I cried when I researched them, when I wrote them, and every time I went through a revision. I think I would be a mess if I had to write too many sad scenes. I don't write a lot of dark scenes but in the sequel to My Fair Godmother, there is a scene with Rumpelstiltskin that is darker than my usual stuff. But hey, he's a creepy fairy who wants to kill babies. How can that not be dark? I don't write the fairy tales--I just steal shamelessly from them.
5. What’s the funniest scene you’ve ever written?
I laughed out loud when I wrote the Snow White scenes in My Fair Godmother. I love the fact that the dwarves are the smart ones and Snow White is actually a raging idiot. I also laughed out loud during the first scene of Fame, Glory, and Other Things On My To Do List and during the scene when things go wrong during their play.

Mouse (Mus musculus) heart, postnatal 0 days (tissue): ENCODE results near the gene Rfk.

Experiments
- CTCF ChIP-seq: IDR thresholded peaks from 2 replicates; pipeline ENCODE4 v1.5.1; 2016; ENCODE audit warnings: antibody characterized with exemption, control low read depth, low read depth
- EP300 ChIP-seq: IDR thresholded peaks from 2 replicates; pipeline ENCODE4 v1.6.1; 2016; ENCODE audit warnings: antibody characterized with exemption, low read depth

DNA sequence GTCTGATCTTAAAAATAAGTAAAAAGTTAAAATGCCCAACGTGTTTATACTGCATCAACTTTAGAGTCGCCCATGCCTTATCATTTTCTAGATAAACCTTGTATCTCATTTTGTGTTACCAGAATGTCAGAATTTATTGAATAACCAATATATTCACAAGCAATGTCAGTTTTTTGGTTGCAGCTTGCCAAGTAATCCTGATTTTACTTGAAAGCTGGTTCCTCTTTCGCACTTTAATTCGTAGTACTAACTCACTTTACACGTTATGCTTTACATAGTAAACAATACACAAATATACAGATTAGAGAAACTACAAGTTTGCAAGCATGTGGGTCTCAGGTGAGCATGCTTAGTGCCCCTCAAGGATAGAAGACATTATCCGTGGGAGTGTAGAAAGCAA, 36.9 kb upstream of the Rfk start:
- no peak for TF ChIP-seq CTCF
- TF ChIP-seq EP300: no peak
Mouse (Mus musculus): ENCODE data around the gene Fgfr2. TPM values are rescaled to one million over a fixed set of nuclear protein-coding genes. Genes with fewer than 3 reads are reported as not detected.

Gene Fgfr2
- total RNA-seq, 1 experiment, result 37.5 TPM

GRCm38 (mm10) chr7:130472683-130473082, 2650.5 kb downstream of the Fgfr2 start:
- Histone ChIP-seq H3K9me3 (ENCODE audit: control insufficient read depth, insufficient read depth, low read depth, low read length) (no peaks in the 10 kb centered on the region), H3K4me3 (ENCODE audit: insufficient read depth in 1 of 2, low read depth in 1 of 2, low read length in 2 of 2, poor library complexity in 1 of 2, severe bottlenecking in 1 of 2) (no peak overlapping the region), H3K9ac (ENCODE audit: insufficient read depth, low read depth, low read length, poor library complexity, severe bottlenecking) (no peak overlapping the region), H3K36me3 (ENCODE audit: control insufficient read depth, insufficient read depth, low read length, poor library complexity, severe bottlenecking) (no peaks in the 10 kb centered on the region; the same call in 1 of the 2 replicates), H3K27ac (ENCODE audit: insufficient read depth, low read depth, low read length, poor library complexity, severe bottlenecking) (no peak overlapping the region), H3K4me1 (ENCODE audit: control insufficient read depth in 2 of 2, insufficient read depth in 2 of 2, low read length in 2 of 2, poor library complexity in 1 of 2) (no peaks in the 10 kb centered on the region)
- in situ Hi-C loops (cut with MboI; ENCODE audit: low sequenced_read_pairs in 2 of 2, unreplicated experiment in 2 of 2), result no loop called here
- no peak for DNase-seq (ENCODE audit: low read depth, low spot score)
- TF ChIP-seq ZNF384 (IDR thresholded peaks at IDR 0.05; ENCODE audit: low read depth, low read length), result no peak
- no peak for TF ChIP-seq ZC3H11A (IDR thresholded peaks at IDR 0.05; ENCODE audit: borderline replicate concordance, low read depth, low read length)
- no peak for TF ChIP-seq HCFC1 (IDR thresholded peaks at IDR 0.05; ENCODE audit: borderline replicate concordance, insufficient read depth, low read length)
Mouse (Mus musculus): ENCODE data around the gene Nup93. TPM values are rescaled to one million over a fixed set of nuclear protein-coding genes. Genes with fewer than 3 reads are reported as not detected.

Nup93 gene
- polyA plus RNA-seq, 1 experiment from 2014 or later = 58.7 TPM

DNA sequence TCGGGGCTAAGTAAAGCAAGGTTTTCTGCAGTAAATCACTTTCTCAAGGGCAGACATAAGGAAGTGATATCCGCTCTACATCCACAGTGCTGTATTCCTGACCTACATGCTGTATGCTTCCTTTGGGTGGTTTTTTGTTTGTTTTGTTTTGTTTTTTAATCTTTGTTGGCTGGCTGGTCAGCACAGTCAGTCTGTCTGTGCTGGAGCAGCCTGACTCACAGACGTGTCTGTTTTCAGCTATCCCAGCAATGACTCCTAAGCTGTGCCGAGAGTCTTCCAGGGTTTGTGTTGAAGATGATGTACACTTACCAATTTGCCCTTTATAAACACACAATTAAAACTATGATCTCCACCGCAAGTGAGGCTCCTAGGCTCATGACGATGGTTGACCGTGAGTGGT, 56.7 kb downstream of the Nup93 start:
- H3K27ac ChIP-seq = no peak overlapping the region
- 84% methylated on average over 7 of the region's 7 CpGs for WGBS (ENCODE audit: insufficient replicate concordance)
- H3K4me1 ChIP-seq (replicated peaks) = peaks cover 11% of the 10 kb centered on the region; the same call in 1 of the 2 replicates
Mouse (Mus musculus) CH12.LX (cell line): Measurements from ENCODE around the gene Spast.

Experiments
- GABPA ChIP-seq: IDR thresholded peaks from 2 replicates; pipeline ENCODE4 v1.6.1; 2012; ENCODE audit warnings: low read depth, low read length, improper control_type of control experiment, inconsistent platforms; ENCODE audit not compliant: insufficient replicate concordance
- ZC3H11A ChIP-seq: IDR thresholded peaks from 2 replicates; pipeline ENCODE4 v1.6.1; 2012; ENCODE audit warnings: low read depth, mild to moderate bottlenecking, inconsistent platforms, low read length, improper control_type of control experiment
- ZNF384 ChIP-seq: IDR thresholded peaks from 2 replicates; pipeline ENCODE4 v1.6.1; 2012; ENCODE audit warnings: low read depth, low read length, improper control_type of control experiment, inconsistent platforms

If you've ever been in drama, you need to read that book. Drama people know exactly how it feels when things go off course in the middle of a play and you’re stuck onstage dealing with it.
6. What’s the most romantic scene you’ve ever written?
Everyone will probably have a different opinion on that. I developed a crush on Tristan when I wrote My Fair Godmother so I'm particularly fond of the kiss at the end of that book. I also love the scene in Just One Wish where Annika is trying to escape from bodyguards and Steve chases after her. They end up jumping over trailers. Even though there's no kiss involved, it's still one of my favorite romantic scenes because for the first time Steve really sees Annika and knows she's a force to be reckoned with.
7. What is your all time favorite compliment about your writing?
At my last book signing a teenage girl came up to me and said she learned to love reading because of my books. I can die happy now.
8. Currently, you’re working on the sequel to My Fair Godmother. What has surprised your most about writing a sequel? What’s been your favorite twist?